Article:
There Will Be No Peace Without Canada

Adams slouched in an elbow chair,  snoring softly. Jay set down his pen. He sprinkled the wet ink with sand, blew it off in cloud that also extinguished his candle. He held up the document.

“Mr. Adams,” he said. “I’ve finished.”

Adams started up, blinking. “The proposal? Excellent.” He stood and stretched, not much taller standing than seated. “Let us show it to Franklin.”

“Where might he be?”

“I’ve an idea. Come.”

Jay followed Adams through the gilt halls of the palace and out into the blinding sunshine of the gardens. The familiar rumpled figure of Franklin was seated next to the fountain, his gouty foot raised on a bench. Adams strode over, the paper in hand.

“This is it, then?” said Franklin.

Adams nodded.

Franklin took it and read. “But you’ve left out Canada.” Franklin’s tired eyes blazed with anger. “There will be no peace without they give us Canada.”


What Pegman Saw

The Peace of Paris was signed at the Palace of Versailles on September 3rd, 1783  by representatives of King George III and representatives of the United States of America. It formally ended the American Revolutionary War.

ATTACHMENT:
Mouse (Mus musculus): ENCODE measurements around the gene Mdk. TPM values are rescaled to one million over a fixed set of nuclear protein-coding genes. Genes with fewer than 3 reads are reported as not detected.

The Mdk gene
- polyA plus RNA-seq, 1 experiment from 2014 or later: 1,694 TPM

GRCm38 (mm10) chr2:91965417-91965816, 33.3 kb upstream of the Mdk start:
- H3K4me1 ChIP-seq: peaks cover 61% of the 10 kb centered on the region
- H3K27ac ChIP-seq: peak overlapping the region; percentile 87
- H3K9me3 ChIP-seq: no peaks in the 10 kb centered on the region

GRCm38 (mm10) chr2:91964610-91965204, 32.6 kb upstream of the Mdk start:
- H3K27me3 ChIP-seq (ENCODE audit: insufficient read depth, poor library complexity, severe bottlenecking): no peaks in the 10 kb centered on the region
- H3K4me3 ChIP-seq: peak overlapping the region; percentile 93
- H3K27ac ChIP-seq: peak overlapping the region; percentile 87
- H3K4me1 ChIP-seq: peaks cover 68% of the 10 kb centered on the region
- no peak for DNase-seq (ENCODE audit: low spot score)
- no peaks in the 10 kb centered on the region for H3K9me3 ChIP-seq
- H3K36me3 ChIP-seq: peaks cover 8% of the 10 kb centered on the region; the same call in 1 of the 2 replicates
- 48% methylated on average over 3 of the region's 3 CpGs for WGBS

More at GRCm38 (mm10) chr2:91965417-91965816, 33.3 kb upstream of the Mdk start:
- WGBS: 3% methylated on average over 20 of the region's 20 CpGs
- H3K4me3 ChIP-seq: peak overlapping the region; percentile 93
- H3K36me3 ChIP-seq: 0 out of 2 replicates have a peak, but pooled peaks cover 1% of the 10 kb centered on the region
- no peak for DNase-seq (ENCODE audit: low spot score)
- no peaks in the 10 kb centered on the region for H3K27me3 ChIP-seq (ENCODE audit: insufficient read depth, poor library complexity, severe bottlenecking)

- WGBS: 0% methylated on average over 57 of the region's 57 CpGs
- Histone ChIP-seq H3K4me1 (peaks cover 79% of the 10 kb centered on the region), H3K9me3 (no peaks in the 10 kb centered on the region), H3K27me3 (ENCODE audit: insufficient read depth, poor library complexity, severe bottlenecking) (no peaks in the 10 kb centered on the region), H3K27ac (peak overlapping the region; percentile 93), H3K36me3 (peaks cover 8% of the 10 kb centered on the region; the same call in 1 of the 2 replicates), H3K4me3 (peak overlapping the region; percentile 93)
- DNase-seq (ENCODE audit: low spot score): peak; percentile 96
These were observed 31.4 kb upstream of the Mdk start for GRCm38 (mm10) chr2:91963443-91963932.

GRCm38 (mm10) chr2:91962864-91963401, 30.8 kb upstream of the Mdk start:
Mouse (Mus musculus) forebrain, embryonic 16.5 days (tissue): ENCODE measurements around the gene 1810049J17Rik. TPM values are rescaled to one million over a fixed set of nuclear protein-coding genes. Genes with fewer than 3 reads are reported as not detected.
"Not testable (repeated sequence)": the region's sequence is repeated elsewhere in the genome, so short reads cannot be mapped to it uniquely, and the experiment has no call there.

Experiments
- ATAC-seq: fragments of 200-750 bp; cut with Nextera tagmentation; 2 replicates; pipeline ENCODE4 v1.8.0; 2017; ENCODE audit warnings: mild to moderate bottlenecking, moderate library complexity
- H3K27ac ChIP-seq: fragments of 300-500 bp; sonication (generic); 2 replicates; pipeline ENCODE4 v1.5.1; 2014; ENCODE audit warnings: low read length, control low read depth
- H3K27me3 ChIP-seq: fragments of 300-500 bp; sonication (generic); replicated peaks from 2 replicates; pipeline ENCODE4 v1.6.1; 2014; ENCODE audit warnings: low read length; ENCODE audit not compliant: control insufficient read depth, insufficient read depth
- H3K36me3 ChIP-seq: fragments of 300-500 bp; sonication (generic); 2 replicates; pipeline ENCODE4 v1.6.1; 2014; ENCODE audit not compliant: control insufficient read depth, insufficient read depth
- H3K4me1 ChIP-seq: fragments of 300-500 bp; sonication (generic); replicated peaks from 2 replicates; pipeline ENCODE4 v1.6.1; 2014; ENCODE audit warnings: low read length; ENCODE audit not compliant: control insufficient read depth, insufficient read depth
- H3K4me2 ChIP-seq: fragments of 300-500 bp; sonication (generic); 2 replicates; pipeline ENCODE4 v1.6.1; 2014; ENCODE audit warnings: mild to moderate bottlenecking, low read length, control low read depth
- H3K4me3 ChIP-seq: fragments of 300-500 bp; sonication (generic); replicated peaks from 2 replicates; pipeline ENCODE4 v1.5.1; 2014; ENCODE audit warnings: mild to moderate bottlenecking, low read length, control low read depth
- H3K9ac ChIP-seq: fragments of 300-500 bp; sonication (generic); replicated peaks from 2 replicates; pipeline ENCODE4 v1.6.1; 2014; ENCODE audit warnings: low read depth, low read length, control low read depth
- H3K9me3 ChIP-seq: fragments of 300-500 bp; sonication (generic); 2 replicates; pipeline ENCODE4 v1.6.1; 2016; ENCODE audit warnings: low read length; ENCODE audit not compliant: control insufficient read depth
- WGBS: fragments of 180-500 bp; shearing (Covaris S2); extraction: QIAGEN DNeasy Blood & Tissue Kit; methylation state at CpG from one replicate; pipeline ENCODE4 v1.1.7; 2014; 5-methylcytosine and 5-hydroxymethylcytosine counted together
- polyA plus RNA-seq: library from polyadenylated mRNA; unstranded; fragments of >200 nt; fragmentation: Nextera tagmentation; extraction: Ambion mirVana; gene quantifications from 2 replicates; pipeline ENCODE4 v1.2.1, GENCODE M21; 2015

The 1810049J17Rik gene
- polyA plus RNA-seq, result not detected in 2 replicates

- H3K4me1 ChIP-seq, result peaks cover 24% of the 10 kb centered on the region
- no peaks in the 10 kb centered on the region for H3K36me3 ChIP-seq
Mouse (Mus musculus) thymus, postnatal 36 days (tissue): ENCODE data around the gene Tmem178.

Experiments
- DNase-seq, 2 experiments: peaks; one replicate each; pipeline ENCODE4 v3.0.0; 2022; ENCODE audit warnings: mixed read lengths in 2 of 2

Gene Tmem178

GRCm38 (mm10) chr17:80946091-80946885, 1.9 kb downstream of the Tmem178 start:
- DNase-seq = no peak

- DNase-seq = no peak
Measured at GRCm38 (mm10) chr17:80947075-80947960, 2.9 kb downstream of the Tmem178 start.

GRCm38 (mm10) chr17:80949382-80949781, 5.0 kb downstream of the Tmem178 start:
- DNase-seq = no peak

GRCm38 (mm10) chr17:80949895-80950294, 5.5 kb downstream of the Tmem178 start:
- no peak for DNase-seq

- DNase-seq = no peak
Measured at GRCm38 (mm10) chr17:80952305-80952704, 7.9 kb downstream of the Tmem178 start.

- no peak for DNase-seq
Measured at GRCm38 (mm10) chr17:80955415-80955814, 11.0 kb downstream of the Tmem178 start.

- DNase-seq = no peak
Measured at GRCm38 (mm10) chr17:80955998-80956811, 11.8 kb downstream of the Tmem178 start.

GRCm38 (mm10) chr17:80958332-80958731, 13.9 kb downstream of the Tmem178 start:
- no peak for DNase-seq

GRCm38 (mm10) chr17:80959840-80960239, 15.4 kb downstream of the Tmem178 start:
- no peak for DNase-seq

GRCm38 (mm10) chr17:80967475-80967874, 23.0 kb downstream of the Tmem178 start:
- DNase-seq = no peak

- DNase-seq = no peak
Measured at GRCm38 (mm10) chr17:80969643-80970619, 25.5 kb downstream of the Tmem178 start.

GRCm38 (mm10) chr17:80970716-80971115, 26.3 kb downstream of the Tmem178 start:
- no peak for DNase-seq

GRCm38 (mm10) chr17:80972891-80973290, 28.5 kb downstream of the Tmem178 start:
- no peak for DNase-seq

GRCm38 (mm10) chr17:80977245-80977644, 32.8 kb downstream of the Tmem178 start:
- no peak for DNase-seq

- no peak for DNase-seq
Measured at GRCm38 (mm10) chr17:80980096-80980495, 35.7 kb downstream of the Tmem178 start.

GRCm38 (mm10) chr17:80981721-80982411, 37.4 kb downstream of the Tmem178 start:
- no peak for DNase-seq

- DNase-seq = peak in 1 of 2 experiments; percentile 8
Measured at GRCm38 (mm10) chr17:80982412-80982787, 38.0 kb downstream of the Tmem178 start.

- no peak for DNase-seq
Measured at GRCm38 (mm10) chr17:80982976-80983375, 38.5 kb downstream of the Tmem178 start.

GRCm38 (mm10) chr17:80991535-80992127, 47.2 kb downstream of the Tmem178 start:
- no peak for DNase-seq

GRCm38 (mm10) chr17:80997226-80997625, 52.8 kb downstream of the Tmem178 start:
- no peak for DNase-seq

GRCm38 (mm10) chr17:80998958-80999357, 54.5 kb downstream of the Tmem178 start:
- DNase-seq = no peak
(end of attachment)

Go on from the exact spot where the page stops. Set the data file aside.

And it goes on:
Negotiating for the new United States were John Adams, John Jay, and Benjamin Franklin. The initial talks began in April, but John Jay realized he could get a better deal for his country by negotiating directly with the British (who rightly saw the former colonies as a valuable trading partner).
Franklin pressed for the annexation of Canada, but was persuaded to settle for all of the area east of the Mississippi River, north of Florida, and south of Canada. The United States also gained fishing rights off Canadian coasts in exchange for allowing British merchants and Loyalists to try to recover property seized during the war.
Not bad for their first treaty.